Tuesday, October 30, 2018

Defining Affection and Love

Relationships are complicated even in the best of circumstances.  "Typical" individuals can have a difficult time expressing themselves, especially in a way that other people WANT them to.  Think about it, we all interpret expressions of love from our own viewpoint.  After all, it's what our heart knows!  So when someone else's expressions don't fit into that mold, we may feel slighted, or misinterpret what those things really mean.

I often relate things to the movie "Rainman" because while the movie is certainly not perfect in it's depiction of special needs relationships, it does have some shining moments where it pinpoints things exactly.  Case in point, Charlie (Tom Cruise) teaches his autistic brother how to dance.  It is a sweet moment where the brothers connect in a new and profound way.  At the end of the song Charlie reaches out to hug Raymond, who immediately recoils and panics.  Charlie is left feeling confused and dismayed.  But here is the important part, by the end of the journey Charlie learns how to be affectionate with Raymond on HIS terms, and the two were much happier.  Charlie learned that by caring for him and about him, along with very subtle physical contact, he could gain Raymond's trust and affection.

Let me relate this to my own Tyler.  Right now Tyler is in a point of his behavioral cycle which is not his happiest or warm-and-fuzzy-ist.  Of course when the family sees him at church on Sunday we are excited!  We miss him and we want to squeeze him!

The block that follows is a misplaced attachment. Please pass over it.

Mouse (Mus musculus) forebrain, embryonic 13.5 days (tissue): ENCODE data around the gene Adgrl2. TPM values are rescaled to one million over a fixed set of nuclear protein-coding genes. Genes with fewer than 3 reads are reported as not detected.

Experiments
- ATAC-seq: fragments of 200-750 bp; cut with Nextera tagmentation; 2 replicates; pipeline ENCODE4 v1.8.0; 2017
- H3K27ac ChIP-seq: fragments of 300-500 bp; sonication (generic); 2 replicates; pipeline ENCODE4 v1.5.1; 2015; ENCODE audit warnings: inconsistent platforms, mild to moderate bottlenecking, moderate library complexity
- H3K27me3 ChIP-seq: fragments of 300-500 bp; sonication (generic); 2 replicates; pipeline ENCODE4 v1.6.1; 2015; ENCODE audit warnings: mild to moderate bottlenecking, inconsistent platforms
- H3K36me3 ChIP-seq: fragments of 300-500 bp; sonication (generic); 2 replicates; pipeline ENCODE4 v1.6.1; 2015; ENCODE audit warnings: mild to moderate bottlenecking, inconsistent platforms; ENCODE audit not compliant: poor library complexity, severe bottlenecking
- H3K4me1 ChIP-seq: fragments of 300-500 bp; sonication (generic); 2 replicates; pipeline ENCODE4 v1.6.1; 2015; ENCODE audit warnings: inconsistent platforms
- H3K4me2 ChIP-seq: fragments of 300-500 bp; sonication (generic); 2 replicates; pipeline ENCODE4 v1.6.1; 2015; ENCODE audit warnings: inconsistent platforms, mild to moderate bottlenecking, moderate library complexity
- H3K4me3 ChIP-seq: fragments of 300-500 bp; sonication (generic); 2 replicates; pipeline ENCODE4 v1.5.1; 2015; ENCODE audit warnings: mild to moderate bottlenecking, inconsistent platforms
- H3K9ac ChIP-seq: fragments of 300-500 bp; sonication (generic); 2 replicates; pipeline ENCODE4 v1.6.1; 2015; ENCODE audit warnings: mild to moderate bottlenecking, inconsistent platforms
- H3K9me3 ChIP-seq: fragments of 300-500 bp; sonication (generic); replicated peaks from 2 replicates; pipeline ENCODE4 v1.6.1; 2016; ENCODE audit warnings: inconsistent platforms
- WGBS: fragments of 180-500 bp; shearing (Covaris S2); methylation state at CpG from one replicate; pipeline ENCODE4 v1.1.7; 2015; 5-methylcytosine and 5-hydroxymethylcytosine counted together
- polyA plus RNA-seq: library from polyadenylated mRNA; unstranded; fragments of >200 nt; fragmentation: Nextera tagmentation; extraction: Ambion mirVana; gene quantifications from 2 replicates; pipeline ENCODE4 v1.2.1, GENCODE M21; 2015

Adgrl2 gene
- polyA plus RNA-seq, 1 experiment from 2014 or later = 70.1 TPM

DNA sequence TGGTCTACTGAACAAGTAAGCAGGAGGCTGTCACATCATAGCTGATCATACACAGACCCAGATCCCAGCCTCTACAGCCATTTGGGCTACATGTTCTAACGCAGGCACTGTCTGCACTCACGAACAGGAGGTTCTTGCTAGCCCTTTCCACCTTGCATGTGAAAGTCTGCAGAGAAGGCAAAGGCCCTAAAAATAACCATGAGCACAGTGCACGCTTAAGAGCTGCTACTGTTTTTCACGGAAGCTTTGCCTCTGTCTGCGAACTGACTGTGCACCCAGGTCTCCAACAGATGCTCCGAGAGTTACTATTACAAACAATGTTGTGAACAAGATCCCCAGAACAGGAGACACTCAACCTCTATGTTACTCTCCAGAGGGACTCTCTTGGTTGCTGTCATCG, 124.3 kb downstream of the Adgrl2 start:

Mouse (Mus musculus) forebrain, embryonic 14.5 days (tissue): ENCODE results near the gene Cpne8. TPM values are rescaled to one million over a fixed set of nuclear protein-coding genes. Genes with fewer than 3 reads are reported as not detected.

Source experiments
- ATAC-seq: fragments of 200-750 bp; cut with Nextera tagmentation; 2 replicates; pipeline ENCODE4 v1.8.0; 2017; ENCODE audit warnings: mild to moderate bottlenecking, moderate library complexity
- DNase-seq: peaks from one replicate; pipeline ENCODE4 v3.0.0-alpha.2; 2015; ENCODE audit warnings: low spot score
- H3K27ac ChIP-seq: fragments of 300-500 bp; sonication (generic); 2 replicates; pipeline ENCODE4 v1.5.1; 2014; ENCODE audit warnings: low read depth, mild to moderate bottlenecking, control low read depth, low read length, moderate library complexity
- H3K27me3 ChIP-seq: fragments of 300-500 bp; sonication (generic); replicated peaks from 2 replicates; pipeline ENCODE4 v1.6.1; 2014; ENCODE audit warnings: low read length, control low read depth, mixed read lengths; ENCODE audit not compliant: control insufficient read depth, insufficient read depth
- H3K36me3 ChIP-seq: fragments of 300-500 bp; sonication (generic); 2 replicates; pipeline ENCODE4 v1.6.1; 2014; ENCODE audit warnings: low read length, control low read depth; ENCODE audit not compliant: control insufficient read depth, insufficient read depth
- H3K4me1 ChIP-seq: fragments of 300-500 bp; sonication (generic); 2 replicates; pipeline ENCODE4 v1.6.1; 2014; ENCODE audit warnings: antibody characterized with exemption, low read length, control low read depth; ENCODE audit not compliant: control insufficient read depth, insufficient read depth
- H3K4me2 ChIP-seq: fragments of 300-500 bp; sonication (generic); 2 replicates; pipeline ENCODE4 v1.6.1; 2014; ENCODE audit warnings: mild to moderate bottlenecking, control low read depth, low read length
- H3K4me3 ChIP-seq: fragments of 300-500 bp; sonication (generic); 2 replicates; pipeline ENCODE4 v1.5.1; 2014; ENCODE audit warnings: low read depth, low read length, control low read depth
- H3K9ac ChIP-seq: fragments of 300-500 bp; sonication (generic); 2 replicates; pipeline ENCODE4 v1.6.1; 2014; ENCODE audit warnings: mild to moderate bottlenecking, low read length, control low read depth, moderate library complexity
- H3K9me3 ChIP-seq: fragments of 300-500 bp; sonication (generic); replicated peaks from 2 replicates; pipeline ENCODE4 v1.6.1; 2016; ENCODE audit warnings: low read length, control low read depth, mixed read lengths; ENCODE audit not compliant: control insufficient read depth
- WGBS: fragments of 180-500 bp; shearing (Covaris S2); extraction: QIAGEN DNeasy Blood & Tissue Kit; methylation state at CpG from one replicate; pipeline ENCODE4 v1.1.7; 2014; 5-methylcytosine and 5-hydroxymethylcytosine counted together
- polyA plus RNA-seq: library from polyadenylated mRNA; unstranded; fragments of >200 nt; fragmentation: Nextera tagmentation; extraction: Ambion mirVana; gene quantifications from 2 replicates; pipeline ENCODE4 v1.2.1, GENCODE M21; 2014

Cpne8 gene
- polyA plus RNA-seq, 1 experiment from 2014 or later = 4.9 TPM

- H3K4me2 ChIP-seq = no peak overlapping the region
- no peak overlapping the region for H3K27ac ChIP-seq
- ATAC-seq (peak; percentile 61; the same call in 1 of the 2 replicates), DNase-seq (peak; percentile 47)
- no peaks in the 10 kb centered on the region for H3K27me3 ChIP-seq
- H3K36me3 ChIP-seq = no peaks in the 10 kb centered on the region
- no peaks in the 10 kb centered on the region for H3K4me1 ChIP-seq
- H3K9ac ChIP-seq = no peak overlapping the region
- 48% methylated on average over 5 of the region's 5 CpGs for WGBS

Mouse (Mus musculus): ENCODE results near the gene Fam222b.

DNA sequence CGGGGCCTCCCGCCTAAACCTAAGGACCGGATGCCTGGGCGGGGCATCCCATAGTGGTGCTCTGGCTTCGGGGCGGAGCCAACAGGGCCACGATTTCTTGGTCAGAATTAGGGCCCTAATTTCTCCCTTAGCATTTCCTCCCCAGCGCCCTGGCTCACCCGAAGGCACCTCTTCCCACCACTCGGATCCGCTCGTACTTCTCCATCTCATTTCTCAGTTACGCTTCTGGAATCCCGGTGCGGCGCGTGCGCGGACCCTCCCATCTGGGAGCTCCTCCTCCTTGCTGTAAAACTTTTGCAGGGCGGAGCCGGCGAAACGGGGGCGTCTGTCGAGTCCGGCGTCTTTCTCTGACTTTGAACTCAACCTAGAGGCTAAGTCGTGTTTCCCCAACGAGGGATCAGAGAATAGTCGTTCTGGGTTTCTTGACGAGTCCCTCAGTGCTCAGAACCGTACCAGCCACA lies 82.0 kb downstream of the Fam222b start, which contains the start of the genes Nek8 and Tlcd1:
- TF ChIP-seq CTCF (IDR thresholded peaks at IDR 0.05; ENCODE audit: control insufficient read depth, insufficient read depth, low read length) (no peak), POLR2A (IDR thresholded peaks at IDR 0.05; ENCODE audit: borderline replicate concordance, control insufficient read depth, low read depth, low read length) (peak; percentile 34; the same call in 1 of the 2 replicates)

At the moment, he isn't sharing our enthusiasm so he gives us a quick hug and heads for the exit to get back to his home.  We would be fooling ourselves to say that, while we fully understand it, we don't feel hurt by it.  We want him to understand OUR love and OUR affection and we want him to give it back!  But so often being on the spectrum doesn't translate that way...or perhaps at all.  We tell him we love him, give him all the hugs and kisses he can stand, and we send him on his way.  Right now its what he needs, and that is ultimately what matters most.

So take heart if the loved one you care for doesn't quite receive or reciprocate affections the way you would hope they would.  Most likely it isn't personal.  Remember that the messages they process are way different than how we process them.  To be successful as caregivers we have to remember to love them in terms that they can understand and trust, and if you can do that, it may just open the doors to a better relationship.

Be well and God bless.


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